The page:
As for me, I've been trying to manage living in the present with anxiously awaiting my future. I ended up applying to 14 law schools (a bit crazy... I admit) and now is the time where I am beginning to hear back and make decisions. I have been accepted to five so far and wait-listed at one. I am waiting to hear from the final eight, and my top four choices. It's a bit stressful because for the most part, if you're accepted to a law school before April 1st, you're expected to submit your first deposit (which can range anywhere from $200-$500 or so) by April 15th to secure your spot. If you've heard from all schools regarding acceptances and financial aid information before that time, it's not so bad. But I worry that I won't have heard from everywhere by that date so it's taking a big risk between paying a deposit I might have to eat, or waiting to hear from my top choices and not getting admitted in the end. Eeek. However, I already have a few good choices and I am hoping within the next couple of weeks I have more definitive information to go off of. It's also hard to decide to attend a school that is giving me more scholarship aid versus a school that isn't, but better ranked. I want to enter into public interest law in the future and am quite aware that I won't make as much as say, a corporate attorney or a partner of a big firm in the future. But public interest and government jobs are increasingly competitive, and going to a better school opens doors all around. Either way, I am choosing a program that has good clinical and internship programs in a variety of different fields because I believe that an experiential education coupled with good academics is the best fit.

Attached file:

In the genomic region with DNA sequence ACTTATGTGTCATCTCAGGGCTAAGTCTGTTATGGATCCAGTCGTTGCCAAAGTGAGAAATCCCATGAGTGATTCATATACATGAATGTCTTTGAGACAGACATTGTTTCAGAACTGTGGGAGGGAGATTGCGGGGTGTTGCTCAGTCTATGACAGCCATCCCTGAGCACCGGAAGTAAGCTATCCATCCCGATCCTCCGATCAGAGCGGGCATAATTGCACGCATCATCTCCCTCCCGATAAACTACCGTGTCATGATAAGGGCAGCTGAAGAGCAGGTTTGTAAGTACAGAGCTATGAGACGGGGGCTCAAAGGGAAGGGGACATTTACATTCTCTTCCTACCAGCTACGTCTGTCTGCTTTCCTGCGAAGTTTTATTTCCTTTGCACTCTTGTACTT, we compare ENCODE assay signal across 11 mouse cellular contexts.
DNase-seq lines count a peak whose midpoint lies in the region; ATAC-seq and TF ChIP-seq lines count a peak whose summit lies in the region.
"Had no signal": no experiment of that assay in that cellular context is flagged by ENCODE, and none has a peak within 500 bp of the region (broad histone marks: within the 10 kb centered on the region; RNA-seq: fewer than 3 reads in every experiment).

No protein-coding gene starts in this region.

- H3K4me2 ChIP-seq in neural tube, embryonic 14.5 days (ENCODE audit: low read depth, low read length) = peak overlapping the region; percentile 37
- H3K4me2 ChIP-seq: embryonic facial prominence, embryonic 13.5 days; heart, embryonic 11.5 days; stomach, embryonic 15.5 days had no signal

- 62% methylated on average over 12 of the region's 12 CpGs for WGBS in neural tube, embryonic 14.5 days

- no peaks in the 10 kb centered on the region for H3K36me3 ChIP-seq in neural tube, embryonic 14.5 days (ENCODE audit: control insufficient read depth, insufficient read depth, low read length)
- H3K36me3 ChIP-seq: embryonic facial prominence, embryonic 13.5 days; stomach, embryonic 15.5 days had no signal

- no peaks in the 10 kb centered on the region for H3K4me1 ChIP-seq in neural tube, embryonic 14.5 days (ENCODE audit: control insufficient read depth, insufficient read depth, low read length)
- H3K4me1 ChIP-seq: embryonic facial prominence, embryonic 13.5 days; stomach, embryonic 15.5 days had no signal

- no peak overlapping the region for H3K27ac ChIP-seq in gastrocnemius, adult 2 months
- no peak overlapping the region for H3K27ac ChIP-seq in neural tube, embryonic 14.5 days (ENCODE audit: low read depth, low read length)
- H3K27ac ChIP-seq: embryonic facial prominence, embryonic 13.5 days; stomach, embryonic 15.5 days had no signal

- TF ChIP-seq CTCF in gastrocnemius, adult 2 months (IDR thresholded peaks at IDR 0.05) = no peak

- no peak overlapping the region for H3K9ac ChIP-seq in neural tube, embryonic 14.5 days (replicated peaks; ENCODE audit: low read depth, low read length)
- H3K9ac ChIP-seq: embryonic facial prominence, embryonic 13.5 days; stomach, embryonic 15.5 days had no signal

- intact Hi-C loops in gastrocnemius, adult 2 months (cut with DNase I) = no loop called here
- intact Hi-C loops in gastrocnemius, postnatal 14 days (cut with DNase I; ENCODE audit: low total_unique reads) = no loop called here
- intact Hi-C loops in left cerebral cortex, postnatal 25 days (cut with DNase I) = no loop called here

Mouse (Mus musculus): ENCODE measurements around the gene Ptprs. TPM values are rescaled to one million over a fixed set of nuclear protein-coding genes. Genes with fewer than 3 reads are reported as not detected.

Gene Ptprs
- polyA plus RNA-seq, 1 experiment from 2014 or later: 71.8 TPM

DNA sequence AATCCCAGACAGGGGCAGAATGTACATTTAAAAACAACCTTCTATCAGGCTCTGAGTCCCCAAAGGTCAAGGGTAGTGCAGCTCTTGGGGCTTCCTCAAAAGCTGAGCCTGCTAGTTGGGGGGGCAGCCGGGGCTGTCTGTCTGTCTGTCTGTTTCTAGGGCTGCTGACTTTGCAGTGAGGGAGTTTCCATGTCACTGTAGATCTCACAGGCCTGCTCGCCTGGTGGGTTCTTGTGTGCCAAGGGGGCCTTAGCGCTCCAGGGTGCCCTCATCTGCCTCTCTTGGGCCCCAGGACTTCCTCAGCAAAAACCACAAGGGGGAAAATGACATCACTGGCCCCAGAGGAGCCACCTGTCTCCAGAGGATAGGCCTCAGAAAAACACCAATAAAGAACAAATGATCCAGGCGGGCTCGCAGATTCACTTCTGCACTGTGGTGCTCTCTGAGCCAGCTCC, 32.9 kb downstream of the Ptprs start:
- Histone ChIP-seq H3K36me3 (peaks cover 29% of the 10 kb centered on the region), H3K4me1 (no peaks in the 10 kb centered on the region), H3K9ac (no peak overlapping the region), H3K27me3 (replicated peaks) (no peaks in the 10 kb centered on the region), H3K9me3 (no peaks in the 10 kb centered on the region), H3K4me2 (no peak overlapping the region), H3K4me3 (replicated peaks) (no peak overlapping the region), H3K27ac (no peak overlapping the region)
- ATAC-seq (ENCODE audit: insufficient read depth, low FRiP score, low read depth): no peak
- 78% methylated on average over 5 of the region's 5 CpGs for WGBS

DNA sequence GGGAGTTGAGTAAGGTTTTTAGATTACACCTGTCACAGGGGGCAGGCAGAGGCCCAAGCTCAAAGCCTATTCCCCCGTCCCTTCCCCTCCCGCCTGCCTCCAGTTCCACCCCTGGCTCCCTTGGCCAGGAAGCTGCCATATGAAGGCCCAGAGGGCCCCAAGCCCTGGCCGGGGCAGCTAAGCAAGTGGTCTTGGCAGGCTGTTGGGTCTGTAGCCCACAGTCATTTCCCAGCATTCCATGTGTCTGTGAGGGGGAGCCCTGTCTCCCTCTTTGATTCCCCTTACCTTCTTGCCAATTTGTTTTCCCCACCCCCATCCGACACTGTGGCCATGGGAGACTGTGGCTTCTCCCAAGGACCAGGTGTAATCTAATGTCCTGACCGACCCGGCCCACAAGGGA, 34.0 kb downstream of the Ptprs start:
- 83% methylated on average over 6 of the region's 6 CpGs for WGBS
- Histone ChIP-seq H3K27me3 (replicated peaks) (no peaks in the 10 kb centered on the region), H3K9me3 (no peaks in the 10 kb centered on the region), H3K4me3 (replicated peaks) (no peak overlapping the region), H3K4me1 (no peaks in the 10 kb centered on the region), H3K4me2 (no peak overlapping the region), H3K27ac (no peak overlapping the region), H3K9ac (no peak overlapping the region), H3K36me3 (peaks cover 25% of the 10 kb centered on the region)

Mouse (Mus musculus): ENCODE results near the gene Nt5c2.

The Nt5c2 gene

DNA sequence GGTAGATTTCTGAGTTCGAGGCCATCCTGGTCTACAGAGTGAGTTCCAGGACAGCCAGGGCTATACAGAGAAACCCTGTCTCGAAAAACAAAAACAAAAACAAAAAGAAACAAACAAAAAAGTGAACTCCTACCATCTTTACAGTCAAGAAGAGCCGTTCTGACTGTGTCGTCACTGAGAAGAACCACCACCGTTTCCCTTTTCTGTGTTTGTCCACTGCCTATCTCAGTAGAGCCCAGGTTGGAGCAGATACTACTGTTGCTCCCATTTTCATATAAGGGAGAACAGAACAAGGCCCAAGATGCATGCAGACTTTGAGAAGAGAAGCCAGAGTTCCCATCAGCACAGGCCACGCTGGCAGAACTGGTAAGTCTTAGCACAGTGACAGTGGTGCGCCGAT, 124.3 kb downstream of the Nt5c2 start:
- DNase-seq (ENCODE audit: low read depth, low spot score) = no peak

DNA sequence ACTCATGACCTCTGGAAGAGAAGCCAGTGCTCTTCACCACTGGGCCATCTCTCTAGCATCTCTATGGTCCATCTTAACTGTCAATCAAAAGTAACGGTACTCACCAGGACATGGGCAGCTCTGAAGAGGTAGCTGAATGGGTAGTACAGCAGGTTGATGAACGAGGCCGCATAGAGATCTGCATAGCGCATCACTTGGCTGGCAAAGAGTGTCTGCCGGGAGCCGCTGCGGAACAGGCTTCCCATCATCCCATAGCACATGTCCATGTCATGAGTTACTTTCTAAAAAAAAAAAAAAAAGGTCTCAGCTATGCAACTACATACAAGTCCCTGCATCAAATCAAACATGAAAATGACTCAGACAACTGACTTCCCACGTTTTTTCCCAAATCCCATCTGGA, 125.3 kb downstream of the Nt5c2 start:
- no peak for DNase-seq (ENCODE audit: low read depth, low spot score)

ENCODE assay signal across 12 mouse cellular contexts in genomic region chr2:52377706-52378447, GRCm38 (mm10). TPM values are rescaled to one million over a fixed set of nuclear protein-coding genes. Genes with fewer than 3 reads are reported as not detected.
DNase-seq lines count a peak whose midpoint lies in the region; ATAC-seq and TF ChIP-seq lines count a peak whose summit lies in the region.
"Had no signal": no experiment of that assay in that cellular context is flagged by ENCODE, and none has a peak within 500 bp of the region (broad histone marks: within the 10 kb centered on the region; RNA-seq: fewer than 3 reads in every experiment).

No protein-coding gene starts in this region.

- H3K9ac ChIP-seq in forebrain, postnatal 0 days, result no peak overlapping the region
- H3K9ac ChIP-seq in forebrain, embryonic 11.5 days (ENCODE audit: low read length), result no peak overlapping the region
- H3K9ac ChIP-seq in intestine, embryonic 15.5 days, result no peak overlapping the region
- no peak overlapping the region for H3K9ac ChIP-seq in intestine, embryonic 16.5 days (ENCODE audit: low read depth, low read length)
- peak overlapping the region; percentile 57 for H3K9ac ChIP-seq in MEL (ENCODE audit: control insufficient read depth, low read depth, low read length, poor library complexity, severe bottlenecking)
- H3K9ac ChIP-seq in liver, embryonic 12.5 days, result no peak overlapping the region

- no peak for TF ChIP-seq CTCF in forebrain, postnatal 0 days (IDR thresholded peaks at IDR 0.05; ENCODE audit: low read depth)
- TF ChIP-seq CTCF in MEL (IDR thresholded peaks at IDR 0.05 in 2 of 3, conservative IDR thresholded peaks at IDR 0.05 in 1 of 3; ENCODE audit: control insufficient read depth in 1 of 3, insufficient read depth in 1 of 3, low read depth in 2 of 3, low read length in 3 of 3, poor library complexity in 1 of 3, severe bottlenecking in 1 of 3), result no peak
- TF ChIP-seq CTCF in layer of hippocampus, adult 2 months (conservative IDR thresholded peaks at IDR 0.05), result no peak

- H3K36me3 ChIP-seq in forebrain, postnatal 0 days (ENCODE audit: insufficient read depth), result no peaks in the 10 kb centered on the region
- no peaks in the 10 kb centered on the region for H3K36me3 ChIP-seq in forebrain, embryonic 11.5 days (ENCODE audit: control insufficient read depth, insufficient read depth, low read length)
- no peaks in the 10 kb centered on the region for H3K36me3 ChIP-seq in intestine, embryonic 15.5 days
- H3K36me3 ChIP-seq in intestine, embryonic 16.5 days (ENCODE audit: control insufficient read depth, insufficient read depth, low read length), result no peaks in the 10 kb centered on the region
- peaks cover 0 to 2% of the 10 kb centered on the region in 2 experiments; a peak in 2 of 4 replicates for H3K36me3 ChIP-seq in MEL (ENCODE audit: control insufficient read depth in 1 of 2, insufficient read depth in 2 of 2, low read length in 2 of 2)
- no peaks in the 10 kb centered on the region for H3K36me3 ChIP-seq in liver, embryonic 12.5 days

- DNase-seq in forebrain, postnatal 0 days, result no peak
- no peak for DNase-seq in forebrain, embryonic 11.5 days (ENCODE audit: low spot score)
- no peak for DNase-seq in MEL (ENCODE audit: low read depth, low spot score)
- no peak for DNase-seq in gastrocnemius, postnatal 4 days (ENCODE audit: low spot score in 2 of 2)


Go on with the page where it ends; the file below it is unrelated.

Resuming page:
I am hoping this weather improves by April! It's been a rainy, dreary winter. But the groundhog determined that spring is on its way. I sure hope so! I am excited to ditch the winter coat and gloves and enjoy walking around this beautiful city and seeing all that the warmer weather has to offer. My roommates and I are planning a trip to LongWood Gardens, which I heard is beautiful. We're also going indoor mini golfing this weekend and am planning a trip to finally use our movie passes that the program gave us at orientation.